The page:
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going vegetarian

post #1 of 8
Thread Starter 

Hello everyone!

 

I'm Peter, and I'm new to the forum.

 

How are you guys doing?

 

I have a question, how difficult it is to turn vegetarian?  I ask because, I am doing so for health reasons, and I want to know how easy (or difficult) it is to cook vegetarian dishes.  Do I need to buy new cooking equipment so to eliminate any "meat taste" in my stuff?

 

Also, concerned about the use of spices in vegetarian dishes.  Do spices and vegetables work well? I hope so because I really love spicy dishes.

 

Thanks, and looking forward to great feedback.

 

Peter Vekselman

post #2 of 8

Hi Peter and welcome to the forum. It's very easy to cook vegetarian dishes (although you can also find some very complex recipes out there, of course). 

 

Spices and vegetable work GREAT together. Ask the Indians! In fact if you're turning vegetarian I strongly recommended you learn Indian cookery. They are masters at vegetarian cooking. They have recipes that will seduce the most die-hard meat lovers. An example would be Malai Kofta, which is absolutely fantastic.

 

 

Quote:
Originally Posted by vekselmanpeter View Post

I am doing so for health reasons (...) Do I need to buy new cooking equipment so to eliminate any "meat taste" in my stuff?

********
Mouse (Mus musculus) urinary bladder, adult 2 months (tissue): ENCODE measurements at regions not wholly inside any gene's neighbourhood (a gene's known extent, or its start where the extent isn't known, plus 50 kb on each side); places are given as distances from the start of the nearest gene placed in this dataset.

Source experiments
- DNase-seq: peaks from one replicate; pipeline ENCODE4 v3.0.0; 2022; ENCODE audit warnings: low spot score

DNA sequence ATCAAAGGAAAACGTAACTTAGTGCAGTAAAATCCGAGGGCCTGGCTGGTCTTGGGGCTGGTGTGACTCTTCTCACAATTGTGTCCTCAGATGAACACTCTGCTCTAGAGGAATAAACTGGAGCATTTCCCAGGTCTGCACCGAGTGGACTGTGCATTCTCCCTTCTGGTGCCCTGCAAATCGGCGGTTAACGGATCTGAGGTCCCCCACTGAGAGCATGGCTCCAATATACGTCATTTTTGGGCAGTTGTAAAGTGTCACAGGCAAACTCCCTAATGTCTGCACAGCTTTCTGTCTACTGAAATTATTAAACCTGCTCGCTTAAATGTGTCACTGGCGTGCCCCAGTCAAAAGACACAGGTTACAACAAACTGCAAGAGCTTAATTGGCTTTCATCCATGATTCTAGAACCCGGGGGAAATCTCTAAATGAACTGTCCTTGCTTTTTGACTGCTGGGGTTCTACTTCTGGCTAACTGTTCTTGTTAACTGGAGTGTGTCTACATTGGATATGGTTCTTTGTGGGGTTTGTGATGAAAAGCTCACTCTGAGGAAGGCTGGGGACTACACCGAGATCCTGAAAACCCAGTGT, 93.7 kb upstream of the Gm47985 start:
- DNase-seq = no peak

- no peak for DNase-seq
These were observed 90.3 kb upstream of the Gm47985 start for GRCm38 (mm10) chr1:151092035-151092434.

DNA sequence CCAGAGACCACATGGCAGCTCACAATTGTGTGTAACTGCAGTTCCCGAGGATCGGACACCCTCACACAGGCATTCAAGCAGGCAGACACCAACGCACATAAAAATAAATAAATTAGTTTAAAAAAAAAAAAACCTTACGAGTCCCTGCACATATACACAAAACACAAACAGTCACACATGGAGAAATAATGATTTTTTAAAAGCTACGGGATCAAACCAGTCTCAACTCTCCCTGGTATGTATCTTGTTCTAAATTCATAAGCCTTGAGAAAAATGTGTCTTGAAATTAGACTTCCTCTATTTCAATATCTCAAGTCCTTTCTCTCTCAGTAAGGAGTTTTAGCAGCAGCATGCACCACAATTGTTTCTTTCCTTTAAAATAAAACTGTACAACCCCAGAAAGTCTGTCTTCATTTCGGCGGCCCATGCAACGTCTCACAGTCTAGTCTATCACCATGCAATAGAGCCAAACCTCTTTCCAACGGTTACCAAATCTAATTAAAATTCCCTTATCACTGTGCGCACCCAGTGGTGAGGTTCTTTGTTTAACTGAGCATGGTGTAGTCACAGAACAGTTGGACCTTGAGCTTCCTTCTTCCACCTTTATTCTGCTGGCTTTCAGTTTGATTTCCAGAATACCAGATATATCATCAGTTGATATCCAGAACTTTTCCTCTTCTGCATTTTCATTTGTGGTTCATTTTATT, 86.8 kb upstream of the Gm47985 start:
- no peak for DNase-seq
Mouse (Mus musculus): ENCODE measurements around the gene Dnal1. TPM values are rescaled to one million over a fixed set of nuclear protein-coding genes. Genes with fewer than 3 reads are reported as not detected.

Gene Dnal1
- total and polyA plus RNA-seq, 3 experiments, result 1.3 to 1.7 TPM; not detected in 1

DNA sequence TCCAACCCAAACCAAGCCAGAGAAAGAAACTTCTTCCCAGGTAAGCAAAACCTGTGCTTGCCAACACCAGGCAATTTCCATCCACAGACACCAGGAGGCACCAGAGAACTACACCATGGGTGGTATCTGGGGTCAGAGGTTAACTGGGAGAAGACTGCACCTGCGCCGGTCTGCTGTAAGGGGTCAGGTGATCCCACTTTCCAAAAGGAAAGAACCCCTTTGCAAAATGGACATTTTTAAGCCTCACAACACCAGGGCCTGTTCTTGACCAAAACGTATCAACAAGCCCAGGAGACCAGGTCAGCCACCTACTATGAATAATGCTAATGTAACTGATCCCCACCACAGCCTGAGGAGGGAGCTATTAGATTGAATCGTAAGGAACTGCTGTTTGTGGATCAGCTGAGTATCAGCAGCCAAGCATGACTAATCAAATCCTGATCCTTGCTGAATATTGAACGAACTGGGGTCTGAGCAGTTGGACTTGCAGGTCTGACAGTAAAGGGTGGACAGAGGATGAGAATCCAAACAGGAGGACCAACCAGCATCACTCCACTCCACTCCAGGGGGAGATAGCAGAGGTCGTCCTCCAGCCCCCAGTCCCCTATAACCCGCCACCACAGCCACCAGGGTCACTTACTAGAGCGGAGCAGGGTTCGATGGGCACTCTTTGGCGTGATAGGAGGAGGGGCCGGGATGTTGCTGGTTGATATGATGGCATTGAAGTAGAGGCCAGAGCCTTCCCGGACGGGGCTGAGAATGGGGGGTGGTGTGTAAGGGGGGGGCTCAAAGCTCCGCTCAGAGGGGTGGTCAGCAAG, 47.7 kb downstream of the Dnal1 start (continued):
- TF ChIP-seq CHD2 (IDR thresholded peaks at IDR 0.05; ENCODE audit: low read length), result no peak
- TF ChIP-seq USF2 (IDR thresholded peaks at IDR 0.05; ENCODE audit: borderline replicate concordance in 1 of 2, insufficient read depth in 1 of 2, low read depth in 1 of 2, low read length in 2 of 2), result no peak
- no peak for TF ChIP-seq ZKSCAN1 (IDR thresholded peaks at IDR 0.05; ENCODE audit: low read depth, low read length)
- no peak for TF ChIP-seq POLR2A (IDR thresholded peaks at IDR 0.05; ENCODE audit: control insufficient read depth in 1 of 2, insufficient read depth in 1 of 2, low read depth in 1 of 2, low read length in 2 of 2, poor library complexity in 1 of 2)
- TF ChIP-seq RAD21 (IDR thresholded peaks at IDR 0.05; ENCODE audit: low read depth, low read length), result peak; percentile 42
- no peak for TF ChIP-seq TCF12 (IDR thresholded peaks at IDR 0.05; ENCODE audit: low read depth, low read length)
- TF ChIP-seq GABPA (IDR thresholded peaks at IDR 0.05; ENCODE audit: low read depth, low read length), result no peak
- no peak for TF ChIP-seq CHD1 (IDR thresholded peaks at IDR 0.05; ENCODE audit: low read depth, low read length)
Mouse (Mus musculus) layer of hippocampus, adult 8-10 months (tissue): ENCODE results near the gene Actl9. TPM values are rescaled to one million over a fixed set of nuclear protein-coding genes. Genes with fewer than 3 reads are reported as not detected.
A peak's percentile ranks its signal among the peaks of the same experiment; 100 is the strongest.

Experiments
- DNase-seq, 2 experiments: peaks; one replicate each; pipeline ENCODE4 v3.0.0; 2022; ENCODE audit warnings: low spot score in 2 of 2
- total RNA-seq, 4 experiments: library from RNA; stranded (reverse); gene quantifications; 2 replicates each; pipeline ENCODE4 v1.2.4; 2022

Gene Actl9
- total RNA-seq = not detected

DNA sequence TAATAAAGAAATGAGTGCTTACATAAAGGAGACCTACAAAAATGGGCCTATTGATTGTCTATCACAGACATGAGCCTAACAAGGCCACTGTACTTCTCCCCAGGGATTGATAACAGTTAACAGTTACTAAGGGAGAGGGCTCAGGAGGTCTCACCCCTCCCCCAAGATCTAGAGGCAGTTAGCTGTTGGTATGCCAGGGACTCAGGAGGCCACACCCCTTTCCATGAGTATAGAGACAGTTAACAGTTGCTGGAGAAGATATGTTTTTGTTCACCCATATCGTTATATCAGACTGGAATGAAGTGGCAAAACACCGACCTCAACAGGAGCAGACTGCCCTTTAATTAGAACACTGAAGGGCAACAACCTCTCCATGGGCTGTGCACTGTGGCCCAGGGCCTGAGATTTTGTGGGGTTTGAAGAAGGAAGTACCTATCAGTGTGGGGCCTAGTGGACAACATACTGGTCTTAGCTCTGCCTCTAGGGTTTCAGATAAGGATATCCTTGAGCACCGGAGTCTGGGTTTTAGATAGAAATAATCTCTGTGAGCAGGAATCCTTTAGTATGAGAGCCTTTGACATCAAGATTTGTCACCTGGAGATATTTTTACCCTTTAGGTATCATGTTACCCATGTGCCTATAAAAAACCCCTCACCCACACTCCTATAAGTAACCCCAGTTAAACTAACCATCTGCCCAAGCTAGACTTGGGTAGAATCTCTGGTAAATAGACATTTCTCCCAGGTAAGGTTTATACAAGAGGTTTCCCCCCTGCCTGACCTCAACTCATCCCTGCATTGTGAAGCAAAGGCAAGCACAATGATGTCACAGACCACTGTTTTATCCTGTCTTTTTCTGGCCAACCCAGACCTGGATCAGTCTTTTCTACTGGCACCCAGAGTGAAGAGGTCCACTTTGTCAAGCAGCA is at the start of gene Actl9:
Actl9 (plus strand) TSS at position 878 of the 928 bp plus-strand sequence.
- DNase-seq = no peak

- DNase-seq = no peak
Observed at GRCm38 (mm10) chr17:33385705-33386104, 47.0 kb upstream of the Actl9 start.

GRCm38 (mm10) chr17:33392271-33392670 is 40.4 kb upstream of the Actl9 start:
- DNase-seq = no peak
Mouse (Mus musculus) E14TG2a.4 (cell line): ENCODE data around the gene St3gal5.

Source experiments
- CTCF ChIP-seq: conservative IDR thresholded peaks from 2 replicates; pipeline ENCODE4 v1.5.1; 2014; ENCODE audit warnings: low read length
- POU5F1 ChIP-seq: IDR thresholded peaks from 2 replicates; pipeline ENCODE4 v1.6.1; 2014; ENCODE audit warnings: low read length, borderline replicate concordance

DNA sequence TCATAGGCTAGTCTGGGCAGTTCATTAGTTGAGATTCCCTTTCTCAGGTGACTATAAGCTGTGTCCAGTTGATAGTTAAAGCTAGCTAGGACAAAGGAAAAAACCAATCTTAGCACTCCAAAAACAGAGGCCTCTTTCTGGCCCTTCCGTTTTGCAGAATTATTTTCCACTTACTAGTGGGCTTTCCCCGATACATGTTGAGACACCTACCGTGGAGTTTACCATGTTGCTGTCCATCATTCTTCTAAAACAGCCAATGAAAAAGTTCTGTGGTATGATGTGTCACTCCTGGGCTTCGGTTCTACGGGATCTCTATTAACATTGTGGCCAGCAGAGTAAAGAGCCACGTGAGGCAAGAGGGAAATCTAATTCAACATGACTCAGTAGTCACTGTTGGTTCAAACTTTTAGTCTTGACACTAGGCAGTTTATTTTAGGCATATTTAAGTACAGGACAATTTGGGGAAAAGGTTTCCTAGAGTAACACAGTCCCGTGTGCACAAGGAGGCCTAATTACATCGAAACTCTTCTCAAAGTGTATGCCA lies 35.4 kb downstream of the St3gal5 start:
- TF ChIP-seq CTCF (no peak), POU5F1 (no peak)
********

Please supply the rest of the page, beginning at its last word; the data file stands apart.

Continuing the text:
If you're doing it for health reason then why do you worry about any "meat taste"? And if you're worried about taste, don't. I mean, you're washing your equipment with soap, and your food doesn't taste like soap. Same with meat. You won't have a meat taste. The only reason I can think of to consider new equipment is if you have VERY SEVERE meat allergies... 

 

So study grains, study legumes, beans, lentils, nuts of all kinds, etc... and study Indian cookery. 

 

Best of luck! 

post #3 of 8

I recommend a couple of cookbooks, that will give you new ideas about vegetarian cooking - try not to make meat substitutes, which are usually weird and never really satisfy but to find new sources of complete protein. 

 

For the science of it, which is important, i recommend Laurel's Kitchen cookbook.  It;s heavily hippyish but very well researched as to what you need to eat not to have any health problems.  You won;t lack for iron or protein or other substances if you use the principles there.  The recipes aren't the greatest, though they do give an idea how to think about meals. 

 

But the very best vegetarian cookbook i ever used is Ottolenghi's Plenty.  I highly recommend it.  There's a review of it on this site that i wrote some time ago.  It has recipes for real food based on traditional principles (most people in the world were vegetarian by necessity and there are many cuisines that have evolved with no meat in sight.